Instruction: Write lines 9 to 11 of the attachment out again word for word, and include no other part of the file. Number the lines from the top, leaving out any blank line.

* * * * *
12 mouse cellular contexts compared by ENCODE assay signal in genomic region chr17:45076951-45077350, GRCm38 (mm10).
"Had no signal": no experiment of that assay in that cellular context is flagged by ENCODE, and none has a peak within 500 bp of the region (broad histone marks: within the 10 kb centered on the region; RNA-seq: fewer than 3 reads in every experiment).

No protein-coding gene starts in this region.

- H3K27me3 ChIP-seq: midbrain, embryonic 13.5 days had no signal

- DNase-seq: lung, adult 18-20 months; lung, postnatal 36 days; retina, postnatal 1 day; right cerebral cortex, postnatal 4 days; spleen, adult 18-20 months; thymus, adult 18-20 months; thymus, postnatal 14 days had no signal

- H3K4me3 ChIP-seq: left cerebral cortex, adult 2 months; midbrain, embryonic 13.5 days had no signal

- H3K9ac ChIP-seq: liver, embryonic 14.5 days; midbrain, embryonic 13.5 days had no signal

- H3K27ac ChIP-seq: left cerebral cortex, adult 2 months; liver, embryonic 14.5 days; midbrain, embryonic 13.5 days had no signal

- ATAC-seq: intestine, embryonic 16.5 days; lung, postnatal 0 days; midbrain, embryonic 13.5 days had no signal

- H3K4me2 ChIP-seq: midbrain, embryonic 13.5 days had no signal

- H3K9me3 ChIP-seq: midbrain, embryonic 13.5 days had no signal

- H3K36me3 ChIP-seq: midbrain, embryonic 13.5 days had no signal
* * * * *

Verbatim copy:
- ATAC-seq: intestine, embryonic 16.5 days; lung, postnatal 0 days; midbrain, embryonic 13.5 days had no signal

- H3K4me2 ChIP-seq: midbrain, embryonic 13.5 days had no signal

- H3K9me3 ChIP-seq: midbrain, embryonic 13.5 days had no signal